'Typosquatting' premium rate phone firms fined £100,000
Two companies running premium-rate phone competitions on "typosquatted" sites have been fined £100,000.
Typosquatters use misspelled versions of the web addresses of well-known brands.
Premium-rate phone regulator PhonepayPlus said Amsterdam-based R&D Media Europe and Una Valley BV used typosquatted sites.
The regulator said consumers were "misled" and additionally ordered the fined companies to refund callers.
PhonepayPlus said the companies had also failed to provide clear information about pricing.
Consumers visiting the typosquatted pages, which resembled well-known websites, were invited to take part in competitions.
The competition sites had web addresses, similar to those of legitimate brands, like Wikipedia or Twitter.
In the competitions, the regulator said, participants were given the impression that entering contact details and answering a few questions were all that would be required to win a prize.
However, participants began to receive text messages asking them quiz or survey questions, with each message costing £1.50 to receive and a further £1.50 to answer.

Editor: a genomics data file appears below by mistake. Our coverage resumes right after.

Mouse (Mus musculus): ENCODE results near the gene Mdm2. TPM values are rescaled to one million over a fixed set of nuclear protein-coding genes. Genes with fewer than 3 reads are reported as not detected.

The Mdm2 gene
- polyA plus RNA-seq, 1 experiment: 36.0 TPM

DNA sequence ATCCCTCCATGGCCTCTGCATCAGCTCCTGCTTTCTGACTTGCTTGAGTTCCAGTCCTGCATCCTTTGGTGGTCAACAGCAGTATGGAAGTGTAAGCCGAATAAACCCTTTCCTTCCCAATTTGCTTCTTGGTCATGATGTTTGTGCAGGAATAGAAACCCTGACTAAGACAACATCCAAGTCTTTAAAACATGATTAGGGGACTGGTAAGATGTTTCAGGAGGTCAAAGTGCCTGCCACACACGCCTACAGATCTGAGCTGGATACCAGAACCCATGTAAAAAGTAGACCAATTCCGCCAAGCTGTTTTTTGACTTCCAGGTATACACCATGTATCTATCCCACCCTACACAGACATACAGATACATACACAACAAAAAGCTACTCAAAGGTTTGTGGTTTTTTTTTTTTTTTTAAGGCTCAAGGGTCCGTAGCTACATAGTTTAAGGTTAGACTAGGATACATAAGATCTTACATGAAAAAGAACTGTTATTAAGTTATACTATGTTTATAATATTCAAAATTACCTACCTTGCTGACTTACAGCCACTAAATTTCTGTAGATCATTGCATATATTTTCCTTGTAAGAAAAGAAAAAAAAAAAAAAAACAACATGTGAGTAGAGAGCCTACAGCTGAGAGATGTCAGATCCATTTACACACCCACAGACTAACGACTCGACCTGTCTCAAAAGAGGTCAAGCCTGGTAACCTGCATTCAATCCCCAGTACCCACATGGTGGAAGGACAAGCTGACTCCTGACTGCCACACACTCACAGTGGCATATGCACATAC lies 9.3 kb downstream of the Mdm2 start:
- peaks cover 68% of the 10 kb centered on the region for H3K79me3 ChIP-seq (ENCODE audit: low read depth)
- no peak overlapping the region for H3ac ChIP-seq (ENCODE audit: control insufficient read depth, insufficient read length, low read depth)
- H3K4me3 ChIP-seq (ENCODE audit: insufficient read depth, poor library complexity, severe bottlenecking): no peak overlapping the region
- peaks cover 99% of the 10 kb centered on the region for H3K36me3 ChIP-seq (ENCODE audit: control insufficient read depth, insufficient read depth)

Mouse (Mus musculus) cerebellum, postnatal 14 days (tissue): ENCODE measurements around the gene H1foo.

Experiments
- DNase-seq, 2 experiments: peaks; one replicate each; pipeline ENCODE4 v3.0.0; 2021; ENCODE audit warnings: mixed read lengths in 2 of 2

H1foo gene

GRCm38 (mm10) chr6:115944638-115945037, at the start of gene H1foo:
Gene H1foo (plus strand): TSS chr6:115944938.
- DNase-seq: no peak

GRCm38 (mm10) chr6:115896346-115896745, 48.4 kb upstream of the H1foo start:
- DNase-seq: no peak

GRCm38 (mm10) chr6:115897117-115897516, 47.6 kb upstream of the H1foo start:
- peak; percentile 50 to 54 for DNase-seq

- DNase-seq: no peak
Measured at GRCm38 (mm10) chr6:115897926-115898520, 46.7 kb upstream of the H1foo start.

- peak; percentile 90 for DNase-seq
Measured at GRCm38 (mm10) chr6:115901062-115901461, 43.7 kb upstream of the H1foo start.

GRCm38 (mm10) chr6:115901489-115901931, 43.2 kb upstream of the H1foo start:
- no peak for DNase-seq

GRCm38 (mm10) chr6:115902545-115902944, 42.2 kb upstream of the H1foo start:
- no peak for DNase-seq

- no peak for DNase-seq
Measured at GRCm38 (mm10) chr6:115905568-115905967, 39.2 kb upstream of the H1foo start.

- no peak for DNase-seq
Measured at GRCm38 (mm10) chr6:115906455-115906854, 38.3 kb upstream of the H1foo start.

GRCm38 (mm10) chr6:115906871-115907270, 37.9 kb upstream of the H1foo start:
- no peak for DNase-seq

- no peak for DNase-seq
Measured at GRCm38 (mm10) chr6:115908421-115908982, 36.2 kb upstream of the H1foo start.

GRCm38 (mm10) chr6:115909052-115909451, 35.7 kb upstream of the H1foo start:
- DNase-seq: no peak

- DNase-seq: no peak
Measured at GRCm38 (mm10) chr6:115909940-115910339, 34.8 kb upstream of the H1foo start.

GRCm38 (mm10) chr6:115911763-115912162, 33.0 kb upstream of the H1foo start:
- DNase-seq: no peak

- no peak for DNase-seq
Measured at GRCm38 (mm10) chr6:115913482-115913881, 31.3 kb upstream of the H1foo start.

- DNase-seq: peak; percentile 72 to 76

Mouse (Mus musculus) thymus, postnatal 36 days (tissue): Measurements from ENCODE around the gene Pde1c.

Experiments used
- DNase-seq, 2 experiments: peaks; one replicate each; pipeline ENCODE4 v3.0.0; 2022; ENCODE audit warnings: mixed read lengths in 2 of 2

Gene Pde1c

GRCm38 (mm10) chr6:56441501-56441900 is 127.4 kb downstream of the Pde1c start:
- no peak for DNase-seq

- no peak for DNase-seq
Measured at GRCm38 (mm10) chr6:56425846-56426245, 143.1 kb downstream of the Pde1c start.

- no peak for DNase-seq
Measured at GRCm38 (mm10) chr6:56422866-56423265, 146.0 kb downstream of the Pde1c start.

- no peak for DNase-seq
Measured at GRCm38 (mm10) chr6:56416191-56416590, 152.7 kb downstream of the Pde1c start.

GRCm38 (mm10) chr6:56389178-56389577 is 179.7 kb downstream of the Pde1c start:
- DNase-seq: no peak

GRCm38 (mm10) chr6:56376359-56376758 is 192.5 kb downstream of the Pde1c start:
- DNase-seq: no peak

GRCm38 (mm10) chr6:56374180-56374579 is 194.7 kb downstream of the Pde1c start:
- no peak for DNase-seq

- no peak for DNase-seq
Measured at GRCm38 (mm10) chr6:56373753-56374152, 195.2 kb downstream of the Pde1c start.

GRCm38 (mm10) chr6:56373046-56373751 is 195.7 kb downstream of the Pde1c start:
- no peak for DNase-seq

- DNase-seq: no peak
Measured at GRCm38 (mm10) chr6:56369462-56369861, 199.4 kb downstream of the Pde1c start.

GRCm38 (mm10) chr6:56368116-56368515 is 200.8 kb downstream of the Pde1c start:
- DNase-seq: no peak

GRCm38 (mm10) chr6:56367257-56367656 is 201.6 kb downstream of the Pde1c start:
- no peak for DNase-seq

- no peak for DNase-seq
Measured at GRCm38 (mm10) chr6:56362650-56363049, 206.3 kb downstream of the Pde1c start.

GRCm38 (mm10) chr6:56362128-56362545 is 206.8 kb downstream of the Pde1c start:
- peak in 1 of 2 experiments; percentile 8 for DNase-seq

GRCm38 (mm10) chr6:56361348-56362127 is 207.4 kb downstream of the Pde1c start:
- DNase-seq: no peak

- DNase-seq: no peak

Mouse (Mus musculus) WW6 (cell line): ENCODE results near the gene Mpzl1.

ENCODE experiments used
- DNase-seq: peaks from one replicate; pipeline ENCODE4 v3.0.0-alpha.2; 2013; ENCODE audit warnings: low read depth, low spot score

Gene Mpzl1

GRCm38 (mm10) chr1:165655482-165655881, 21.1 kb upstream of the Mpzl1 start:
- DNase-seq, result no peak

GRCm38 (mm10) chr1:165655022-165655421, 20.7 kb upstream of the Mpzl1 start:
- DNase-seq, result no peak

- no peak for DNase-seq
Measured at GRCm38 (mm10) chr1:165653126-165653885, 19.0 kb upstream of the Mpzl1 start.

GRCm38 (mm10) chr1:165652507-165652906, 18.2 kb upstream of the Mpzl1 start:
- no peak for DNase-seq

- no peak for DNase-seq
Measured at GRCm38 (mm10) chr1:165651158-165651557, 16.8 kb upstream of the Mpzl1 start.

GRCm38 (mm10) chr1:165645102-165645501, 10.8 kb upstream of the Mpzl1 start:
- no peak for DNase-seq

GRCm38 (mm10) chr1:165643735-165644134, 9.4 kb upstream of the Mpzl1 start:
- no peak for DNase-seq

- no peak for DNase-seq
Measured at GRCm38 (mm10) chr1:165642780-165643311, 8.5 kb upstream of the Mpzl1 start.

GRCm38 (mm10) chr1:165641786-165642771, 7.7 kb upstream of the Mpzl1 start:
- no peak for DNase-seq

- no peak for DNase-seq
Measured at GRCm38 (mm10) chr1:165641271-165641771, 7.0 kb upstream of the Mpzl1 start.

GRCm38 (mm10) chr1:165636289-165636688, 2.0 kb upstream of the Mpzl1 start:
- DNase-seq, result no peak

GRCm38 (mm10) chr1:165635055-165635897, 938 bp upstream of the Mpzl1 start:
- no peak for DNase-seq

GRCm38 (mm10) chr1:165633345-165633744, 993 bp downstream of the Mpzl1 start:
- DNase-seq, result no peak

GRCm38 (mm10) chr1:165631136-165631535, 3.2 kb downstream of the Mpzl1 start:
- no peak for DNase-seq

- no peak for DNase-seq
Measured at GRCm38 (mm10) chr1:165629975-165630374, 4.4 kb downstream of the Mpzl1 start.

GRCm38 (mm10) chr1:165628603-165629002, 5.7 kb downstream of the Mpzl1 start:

PhonepayPlus said one victim was charged £63 after using a site based on YouTube.
PhonepayPlus sanctions all premium-rate telephone service providers who operate in the UK market.
All providers are obliged to register with the organisation and abide by their code of practice over fair use.
The regulator said R&D Media Europe and Una Valley BV breached this code of practice.
As well as the fine, PhonepayPlus' tribunal ordered the two companies to refund those that have lost money through these competitions.
The organisation's chief executive Paul Whiteing said: "These judgements send a clear message to providers that they cannot play on the public's trust in well-known websites to promote services."
Neither R&D Media Europe nor Una Valley BV could be reached for comment.
Charlie Abrahams, vice-president of brand protection firm MarkMonitor, told the BBC that typosquatting is one of the most common methods of scams involving cybersquatting.
"The infringer is preying on the possibility of the consumer missing out a dot or making a mistake," he said.
"It is breaking the law by attempting to make profit by impersonating a trademark."